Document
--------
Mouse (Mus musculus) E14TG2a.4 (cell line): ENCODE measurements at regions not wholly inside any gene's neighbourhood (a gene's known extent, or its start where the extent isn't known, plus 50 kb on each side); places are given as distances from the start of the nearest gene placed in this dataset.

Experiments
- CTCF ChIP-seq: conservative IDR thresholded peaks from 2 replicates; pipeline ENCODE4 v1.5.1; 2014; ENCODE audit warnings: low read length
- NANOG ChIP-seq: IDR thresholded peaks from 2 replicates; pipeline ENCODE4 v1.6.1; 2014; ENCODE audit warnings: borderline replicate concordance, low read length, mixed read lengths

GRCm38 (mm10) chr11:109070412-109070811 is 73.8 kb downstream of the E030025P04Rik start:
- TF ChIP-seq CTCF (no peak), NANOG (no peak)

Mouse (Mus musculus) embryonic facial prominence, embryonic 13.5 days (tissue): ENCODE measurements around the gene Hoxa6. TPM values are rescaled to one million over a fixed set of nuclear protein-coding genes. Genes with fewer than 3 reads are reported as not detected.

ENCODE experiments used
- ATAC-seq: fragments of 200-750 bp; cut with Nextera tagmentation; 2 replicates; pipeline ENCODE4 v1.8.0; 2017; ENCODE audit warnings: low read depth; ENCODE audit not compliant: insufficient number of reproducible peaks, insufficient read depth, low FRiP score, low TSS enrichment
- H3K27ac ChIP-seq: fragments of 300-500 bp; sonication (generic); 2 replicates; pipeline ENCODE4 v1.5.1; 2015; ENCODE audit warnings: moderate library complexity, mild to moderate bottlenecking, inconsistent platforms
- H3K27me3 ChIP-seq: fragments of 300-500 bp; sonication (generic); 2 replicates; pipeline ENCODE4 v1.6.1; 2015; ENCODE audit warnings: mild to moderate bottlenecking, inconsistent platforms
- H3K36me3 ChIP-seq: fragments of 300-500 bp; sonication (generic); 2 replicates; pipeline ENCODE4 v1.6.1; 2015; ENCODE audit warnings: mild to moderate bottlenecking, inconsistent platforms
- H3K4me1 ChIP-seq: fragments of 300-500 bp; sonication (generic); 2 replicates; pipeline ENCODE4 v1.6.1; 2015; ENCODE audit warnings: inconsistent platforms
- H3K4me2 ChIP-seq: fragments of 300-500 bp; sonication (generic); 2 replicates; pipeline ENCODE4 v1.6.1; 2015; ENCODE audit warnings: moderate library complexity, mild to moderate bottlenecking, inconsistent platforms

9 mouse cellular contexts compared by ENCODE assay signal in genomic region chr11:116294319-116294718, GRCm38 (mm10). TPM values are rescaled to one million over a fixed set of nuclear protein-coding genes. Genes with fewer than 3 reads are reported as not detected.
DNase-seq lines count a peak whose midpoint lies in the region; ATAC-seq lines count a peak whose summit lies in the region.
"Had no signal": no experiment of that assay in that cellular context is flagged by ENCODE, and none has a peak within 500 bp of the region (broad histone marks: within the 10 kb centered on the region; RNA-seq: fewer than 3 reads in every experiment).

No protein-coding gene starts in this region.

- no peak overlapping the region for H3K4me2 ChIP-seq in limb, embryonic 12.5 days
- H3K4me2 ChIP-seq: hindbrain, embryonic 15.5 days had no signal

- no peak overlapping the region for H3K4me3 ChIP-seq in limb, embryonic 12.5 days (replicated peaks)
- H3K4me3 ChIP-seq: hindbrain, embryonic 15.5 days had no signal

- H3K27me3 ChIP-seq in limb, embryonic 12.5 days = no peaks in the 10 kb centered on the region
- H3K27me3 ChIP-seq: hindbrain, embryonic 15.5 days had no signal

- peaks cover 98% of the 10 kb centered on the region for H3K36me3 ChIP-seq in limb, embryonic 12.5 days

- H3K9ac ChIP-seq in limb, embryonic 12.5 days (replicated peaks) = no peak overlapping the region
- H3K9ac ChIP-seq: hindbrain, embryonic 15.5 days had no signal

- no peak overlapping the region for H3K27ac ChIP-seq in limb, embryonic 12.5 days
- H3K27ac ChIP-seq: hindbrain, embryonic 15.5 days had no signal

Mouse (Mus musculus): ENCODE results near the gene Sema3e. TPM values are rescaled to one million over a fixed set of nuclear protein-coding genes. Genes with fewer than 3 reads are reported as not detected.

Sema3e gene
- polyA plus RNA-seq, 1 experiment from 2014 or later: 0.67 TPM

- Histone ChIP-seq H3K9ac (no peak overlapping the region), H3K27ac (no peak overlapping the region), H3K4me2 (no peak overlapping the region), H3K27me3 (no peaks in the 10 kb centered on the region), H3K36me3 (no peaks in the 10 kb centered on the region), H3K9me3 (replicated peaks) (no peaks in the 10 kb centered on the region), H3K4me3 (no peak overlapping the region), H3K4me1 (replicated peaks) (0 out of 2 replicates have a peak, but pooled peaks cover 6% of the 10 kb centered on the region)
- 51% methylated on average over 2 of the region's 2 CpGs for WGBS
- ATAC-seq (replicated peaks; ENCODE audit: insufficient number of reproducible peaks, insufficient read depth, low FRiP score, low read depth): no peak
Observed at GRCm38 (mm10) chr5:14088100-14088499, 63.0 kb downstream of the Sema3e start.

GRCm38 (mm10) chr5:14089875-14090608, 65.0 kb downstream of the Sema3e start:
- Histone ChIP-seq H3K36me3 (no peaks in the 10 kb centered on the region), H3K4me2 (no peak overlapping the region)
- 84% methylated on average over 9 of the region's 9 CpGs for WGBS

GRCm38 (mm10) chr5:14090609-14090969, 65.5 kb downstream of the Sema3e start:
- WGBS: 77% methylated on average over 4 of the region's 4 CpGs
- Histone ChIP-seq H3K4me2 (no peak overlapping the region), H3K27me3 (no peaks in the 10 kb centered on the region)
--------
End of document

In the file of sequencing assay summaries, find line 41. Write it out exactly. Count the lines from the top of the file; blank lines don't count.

- WGBS: 77% methylated on average over 4 of the region's 4 CpGs